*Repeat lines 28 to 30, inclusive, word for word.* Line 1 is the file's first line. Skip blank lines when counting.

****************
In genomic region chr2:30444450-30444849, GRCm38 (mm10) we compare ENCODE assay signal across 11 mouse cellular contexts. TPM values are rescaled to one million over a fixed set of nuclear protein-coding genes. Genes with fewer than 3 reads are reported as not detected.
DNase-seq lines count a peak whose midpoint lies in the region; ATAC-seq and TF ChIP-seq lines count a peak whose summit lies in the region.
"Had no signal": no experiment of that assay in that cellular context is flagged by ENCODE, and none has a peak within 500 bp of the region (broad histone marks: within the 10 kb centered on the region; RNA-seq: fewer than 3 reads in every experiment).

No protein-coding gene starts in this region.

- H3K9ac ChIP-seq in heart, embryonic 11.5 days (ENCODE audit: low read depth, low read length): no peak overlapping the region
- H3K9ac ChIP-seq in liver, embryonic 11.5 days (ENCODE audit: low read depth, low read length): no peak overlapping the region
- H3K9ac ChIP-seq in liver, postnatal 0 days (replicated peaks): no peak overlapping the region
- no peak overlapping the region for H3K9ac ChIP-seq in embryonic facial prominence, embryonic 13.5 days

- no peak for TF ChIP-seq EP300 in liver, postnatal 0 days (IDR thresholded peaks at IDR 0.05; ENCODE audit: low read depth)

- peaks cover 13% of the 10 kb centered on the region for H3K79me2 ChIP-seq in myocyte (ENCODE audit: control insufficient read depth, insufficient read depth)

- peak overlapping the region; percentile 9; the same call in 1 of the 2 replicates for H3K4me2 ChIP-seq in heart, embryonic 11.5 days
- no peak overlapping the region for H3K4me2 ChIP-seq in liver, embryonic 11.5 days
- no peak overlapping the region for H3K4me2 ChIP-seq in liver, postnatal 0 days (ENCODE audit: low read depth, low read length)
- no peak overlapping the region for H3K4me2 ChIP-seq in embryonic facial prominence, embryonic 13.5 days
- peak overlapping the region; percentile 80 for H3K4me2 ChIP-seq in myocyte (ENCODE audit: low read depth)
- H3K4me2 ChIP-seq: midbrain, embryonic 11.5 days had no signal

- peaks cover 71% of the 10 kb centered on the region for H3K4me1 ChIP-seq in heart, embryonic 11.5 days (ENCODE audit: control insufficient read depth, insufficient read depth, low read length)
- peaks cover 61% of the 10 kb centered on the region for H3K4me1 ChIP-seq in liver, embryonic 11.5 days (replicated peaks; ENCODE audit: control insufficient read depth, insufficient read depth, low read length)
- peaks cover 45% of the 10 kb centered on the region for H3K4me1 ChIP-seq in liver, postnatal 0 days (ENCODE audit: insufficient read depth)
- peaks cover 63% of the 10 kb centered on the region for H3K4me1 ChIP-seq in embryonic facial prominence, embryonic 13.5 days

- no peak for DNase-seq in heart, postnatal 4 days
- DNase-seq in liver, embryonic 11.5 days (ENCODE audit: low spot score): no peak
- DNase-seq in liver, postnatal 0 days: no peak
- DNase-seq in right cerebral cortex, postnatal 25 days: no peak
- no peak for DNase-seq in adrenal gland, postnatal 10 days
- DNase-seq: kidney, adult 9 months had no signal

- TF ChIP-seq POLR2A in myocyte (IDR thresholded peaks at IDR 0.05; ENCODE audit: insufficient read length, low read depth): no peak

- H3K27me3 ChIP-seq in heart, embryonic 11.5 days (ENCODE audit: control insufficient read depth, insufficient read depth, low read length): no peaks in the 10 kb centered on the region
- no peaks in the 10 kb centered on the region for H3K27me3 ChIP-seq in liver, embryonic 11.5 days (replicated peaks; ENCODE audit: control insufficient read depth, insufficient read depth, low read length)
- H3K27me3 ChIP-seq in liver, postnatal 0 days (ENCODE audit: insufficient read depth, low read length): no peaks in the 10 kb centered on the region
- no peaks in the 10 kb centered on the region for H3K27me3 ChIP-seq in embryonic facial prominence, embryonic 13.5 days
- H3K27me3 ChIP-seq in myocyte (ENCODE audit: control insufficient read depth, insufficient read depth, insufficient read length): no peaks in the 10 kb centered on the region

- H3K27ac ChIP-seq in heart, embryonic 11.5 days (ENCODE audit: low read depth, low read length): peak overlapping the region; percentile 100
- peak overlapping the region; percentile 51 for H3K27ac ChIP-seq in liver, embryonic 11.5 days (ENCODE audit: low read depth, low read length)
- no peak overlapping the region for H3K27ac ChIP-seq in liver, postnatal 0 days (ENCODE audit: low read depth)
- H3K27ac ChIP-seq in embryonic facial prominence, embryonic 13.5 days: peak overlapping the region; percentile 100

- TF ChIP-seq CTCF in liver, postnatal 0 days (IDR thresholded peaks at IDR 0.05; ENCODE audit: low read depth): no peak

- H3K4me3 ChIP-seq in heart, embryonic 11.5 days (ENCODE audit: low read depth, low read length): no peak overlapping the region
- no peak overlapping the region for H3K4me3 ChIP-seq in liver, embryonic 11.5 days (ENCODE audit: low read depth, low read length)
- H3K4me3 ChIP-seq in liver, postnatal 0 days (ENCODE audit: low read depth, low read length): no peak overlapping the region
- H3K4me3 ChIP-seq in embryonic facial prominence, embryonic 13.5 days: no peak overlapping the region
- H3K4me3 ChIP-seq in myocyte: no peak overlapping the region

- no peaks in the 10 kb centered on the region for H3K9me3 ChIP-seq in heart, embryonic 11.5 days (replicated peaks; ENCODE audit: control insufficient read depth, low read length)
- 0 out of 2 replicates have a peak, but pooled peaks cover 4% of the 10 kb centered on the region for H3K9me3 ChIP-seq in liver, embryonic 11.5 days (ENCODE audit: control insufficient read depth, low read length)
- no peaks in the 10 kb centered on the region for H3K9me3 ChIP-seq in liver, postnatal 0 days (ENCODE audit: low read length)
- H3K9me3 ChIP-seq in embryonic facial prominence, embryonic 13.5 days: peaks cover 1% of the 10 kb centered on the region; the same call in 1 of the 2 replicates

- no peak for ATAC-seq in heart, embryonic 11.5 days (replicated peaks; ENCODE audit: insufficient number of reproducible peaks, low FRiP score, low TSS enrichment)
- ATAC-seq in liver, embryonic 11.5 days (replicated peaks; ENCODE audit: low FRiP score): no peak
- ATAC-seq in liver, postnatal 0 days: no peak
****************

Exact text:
- H3K27me3 ChIP-seq in heart, embryonic 11.5 days (ENCODE audit: control insufficient read depth, insufficient read depth, low read length): no peaks in the 10 kb centered on the region
- no peaks in the 10 kb centered on the region for H3K27me3 ChIP-seq in liver, embryonic 11.5 days (replicated peaks; ENCODE audit: control insufficient read depth, insufficient read depth, low read length)
- H3K27me3 ChIP-seq in liver, postnatal 0 days (ENCODE audit: insufficient read depth, low read length): no peaks in the 10 kb centered on the region